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The allure of the muse was the topic of the night Tuesday at Sotheby’s, where the New York Academy of Art hosted their 27th annual Take Home a Nude event.

Forgoing their usual single honoree, the Academy recognized 11 muses, including Jerry Hall, Helena Christensen, Brooke Shields and more, who attended alongside Naomi Watts, Liev Schreiber (the friendly exes chatted with friends and even sat for the auction near one another), Padma Lakshmi, Will Cotton, Tali Lennox, Gabby Karan de Felice, Alexander Gilkes, Colby and Tico Mugrabi, Ippolita Rostagno and more.

“My children, obviously,” said Watts during the cocktail hour of the muses in her life. “I think it’s someone who makes you think about stories and inspired you and pulls your focus from a day-to-day, routine way of thinking, and pulls you into something enigmatic.”

Watts, an avid collector, said she’d placed a couple bids but “I’ve actually run out of wall space. I’m trying to be modest tonight.”

Hall arrived with her husband Rupert Murdoch; the pair posed briefly for photos and Murdoch waited patiently for his wife while she spoke with reporters.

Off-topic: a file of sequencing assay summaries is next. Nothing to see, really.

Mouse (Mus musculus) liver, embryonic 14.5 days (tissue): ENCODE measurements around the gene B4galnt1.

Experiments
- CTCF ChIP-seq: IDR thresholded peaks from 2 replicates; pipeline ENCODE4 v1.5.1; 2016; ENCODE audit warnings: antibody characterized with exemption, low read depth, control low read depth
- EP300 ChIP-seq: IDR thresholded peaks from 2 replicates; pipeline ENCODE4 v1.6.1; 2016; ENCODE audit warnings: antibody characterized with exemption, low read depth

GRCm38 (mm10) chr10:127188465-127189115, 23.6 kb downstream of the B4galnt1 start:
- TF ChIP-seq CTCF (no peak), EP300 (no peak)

“It’s very nice and flattering to have been painted, six times by Andy [Warhol], and a few other artists,” Hall said of her muse status. “Working as a model there are lots of photographers and I’ve been very, very lucky. And working with so many great fashion designers — it’s been lovely. It’s very flattering to inspire someone to do something beautiful.” Her own muses? “I always loved the old Hollywood movie stars — Veronica Lake was my favorite,” she said.

Muse to many, Shields spoke of the women in her life who have given her inspiration.

“I’m inspired by women who have weathered time and stood the test of time and didn’t lose their own self, their own essence in the process,” she said. “I’m working with Candice Bergen right now and I watch her and I’m in no position to say a muse but I watch her have grace and humor and respect and those are the kinds of people that I look up to and who inspire me.”

Shields is a longtime fan of the event, and marked her fifth one on Tuesday night.

“I was invited years ago and I was so excited by how included I felt, just by virtually enjoying art. I didn’t need a degree, I didn’t need talent, I needed to have an open mind, and there aren’t many environments that nurture that, and ask for that of people,” she said. “There is very little pretension — none actually — in this room. The art community has always been very personal to me, and I think it’s probably because I’m not a figurative artist, I don’t paint, but I’ve been surrounded by artists my entire life via my mom — she just had an eye. She understood it. I was lucky enough to be in the company of people like Andy — oh, that sounded obnoxious. Warhol! That sounds really — ‘let me get my invisible cigarette and tap it!’”

Just then a margarita, black salt on its rim, appeared for her. “This is a thing of beauty!” she thanked its escort profusely. “I have a reputation around here — I’m proud of myself.”

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